I thought I’d share this scene which was cut from the final draft of Ultimate Justice A Trey Fontaine Mystery. This scene shows the relationship between Trey Fontaine and his mother Georgia. I hope you enjoy it.
Trey changed into loose-fitting black jeans and a black tee-shirt, pulled his boots back on and headed out the door. He’d promised to meet his mom at her house. Looking at his watch, he was pretty sure of what she had in mind.
As he drove, he considered what might have happened to Samantha Warren. Assuming she ran a legitimate business and hadn’t done anything wrong, she might have learned of her daughter’s disappearance and decided to come looking for her. Or she might have met Prince Charming and decided never to return to her life as it had been.
He pulled up the long dirt drive to the front of the house and turned off the engine but didn’t move, his mind still working on the possible fate of the missing girls.
Trey looked at his mother’s home, the one she’d bought a few years ago. The perfectly groomed yard and white siding with black wood trim. That was the way he liked things. Black and white. And that was why he didn’t look forward to this visit. The only thing about Georgia Fontaine that was black and white was the outside of her home.
Trey’s mom was not the ordinary cop’s widow. She’d never re-married and he’d never even seen her with another man. As far as Trey knew, she’d never worked outside the home and for as long as he could remember, there had been a woman who came three times a week to keep the house in order.
Trey had called her Tuesday and told her he was in town on a case.
He found the door key on his ring and started to slip it into the knob. What if she’s not alone? The thought slowed him, but didn’t stop him. Whatever he found inside, he would deal with. He always had.
To his surprise, what he found was his mother standing at the sink, smoking a cigarette and gazing out the window. She wore a shiny bright blue tank top with thin straps over the shoulders and a close-fitting creme skirt that hit just above the knee. Her almost platinum hair was short style, with every hair in place. Made up to perfection. That was Mom.
“Well, it’s about time you got here. I’m starved,” she said, turning on the facet, dousing her cigarette. “Are you ready for some lunch?”
He knew what that meant. Crawdads. She slipped her feet into gold lame sandals with rhinestone-covered straps and wound her arm through his.
Georgia drove her red 57 T-Bird convertible to Willie’s Crab Shack. Trey smelled the crawfish before they reached the parking lot. His mom left the windows down and the car unlocked and they walked arm-in-arm to the dining room, the screen door slamming behind them as they entered.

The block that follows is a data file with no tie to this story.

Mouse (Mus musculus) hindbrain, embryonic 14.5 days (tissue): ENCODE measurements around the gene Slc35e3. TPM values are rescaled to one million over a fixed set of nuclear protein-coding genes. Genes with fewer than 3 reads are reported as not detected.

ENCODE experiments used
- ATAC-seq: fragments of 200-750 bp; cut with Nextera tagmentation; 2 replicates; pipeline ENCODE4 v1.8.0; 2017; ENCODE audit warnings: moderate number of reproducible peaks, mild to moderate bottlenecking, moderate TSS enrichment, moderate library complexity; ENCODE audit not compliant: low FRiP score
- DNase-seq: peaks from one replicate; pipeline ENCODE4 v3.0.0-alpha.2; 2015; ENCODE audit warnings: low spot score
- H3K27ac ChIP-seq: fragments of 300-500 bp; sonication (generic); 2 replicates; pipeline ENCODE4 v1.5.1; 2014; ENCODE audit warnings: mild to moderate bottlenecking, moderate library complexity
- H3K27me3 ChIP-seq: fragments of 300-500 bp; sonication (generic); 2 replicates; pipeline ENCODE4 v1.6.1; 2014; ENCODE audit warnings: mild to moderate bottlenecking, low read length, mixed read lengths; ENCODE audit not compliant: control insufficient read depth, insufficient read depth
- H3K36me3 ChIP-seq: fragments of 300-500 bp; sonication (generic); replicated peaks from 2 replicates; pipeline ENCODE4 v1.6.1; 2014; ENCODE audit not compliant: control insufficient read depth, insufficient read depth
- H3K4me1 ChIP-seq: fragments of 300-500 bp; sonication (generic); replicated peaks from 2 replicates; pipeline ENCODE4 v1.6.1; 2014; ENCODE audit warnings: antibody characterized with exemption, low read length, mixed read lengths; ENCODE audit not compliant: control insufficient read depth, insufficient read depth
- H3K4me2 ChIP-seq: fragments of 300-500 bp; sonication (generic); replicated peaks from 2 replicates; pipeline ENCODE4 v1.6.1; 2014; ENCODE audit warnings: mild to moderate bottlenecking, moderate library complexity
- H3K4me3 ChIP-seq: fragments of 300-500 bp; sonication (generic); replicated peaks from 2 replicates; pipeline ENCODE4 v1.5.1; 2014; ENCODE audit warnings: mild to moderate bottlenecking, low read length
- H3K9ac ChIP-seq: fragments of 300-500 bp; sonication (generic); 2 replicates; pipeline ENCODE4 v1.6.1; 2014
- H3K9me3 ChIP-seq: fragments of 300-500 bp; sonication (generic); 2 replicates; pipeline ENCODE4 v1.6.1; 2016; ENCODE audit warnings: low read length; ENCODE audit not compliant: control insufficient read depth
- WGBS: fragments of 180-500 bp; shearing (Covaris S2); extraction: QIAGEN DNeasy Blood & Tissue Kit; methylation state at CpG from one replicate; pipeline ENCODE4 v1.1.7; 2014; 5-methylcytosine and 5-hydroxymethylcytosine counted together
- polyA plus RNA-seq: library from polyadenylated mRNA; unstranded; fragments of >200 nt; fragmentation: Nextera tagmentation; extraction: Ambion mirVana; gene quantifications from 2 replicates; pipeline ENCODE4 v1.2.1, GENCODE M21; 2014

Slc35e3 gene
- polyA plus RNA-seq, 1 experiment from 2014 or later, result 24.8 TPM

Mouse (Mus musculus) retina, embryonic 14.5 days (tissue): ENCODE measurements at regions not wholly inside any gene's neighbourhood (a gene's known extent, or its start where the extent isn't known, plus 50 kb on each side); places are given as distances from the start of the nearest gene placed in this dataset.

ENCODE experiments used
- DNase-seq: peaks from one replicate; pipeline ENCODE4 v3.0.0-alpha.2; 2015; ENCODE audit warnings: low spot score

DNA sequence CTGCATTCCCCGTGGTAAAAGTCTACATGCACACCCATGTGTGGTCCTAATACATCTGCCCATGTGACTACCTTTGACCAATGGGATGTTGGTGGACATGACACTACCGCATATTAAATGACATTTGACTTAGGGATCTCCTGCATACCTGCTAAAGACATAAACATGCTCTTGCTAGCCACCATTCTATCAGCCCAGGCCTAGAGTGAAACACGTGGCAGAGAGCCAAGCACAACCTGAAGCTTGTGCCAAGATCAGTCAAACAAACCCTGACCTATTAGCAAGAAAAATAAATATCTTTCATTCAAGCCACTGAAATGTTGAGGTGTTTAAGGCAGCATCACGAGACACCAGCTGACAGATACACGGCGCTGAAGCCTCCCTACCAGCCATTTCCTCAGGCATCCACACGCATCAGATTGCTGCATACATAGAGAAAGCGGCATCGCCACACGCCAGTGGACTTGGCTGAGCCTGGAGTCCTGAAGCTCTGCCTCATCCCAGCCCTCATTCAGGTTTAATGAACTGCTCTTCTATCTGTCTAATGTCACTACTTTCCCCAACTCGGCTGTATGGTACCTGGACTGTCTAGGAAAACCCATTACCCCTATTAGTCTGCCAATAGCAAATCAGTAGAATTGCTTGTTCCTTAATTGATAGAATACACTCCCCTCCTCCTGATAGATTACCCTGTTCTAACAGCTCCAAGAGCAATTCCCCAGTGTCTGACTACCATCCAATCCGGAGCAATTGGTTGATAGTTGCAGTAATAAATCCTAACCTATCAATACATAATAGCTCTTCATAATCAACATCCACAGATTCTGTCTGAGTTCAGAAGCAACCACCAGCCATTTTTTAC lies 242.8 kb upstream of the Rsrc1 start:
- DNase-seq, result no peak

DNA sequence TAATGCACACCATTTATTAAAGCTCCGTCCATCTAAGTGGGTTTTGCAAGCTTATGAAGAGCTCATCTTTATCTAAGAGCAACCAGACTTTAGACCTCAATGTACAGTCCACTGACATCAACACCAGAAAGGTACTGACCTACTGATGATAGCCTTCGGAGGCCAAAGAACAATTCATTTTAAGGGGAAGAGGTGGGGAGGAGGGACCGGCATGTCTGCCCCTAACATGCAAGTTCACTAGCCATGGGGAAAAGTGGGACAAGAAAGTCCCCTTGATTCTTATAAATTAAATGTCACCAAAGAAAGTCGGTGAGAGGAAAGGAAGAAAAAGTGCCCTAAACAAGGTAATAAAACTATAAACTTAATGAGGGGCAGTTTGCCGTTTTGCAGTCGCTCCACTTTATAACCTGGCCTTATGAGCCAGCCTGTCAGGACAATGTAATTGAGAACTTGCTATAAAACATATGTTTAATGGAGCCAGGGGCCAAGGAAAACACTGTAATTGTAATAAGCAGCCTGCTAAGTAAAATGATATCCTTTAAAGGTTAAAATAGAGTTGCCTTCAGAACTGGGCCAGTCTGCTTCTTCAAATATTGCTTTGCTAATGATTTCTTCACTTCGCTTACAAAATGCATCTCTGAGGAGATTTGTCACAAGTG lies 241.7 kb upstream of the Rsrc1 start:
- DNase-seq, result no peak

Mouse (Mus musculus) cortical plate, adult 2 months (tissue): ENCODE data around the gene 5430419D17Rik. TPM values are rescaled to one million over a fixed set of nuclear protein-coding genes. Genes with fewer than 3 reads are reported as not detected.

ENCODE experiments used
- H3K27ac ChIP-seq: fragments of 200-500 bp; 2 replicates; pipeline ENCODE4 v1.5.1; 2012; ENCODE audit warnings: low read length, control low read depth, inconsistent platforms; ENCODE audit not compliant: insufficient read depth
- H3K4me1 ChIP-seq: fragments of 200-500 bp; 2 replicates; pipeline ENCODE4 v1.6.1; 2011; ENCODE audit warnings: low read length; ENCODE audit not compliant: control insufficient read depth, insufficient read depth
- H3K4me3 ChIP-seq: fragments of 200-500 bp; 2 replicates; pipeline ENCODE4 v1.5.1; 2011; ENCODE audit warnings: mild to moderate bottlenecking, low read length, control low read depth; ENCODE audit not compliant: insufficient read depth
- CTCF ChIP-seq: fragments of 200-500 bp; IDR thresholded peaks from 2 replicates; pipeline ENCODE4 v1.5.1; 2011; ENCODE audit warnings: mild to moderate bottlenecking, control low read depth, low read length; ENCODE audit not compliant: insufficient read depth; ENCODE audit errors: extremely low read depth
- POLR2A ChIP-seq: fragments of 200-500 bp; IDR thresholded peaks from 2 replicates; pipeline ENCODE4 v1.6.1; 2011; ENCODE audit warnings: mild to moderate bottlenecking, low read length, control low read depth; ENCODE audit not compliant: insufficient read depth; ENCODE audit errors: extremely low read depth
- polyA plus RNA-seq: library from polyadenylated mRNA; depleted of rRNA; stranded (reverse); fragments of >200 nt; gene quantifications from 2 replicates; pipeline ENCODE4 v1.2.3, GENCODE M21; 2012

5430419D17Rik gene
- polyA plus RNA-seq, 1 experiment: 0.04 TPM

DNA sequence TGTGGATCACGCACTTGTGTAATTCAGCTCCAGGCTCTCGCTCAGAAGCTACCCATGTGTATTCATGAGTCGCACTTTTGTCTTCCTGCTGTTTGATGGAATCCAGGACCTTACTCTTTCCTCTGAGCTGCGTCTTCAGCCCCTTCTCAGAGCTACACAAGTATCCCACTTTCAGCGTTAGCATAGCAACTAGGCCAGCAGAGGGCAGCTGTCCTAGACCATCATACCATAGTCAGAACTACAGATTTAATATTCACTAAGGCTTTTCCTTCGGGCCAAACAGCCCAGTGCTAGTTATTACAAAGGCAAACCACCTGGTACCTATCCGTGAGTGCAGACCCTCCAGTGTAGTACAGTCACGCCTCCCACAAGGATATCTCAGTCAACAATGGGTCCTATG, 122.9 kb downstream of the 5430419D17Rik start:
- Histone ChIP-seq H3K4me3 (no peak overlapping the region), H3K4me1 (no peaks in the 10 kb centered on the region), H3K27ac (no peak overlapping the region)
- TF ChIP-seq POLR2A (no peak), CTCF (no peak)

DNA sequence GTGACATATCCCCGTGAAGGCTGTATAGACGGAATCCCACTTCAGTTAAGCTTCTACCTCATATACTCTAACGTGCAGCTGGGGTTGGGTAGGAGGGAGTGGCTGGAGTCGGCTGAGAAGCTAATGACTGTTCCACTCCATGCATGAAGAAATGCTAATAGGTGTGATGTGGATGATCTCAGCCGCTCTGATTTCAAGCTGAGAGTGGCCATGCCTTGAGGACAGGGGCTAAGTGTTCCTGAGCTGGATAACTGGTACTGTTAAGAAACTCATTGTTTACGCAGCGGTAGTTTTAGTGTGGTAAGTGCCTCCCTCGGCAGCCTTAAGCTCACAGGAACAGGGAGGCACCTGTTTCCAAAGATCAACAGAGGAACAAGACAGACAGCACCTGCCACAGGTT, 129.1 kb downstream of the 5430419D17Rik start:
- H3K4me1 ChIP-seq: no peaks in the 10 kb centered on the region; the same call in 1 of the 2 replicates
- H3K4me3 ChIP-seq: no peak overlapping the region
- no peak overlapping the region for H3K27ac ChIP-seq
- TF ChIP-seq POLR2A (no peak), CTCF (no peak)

There was nothing like Willie’s. Hardwood floors painted dark brown. Trey pulled out a mis-matched chair for his mom. He looked through the screen walls at the river, the water flowing gently toward the gulf.
Ceiling fans circling lazily overhead. Condiments consisting of Louisiana Hot Sauce, Reuben Peppers and Wasabi.
“Miller Lite,” his mother said.
“Hey, you’re driving,” Trey complained.
His mother unhooked the long decorative key chain from her belt loop and tossed it to him.
“Iced tea for me.” Crawfish and iced tea. Oh, well.
The waitress placed the bottle of beer, the mason jar of tea and two bowls of clarified butter on the plastic red and white checkered tablecloth. She returned with two bibs, two hand towels and a plastic tarp covered with boiled crawfish.
Both of them dug in, twisting and separating the tail from the head. Trey peeled the shell off in a circular motion to get to the sweet meat. Hot, tender and delicious. Then he pinched the tail, pulling the meat from it and discarding the shells on one side of the table. Juice ran down his arms to his elbows and puddled on the checkered plastic. His mother matched his efforts.
Despite the comfort of being back at Willie’s, he couldn’t keep his mind from returning to the missing girls. If he didn’t find something soon, this project would go back on the shelf. Not one shred of evidence had turned up to indicate foul play. Which probably meant there was nothing to find.
His mom wiped her face and took a long pull of beer, then grabbed another crawfish and repeated the shelling procedure. The beer made his mouth water but not enough to drink and drive. He swigged his tea and dug into the pile.
Shifting in his seat caused pain to shoot in all directions, but his mom didn’t know about his being wounded and he intended to keep it that way so he masked his moan of pain with closed eyes and noisy chewing. Even as good as Willie’s mudbugs were, they didn’t make him forget the sting.
Now that he’d spent some time with his mom, he could leave town without guilt and go back to New Orleans. A few more days of searching for the first piece of evidence in a possible case. With each new bit of information, Trey felt more sure there was really nothing to investigate. This assignment was a compromise to allow him to be on duty and not sit at a desk. It was the only way he could return to work.
Was there a killer on the loose, abducting young women, making them disappear? Or had Trey been sent on the proverbial wild goose chase to re-direct his energies and get his mind off the old case that occasionally tore open his soul?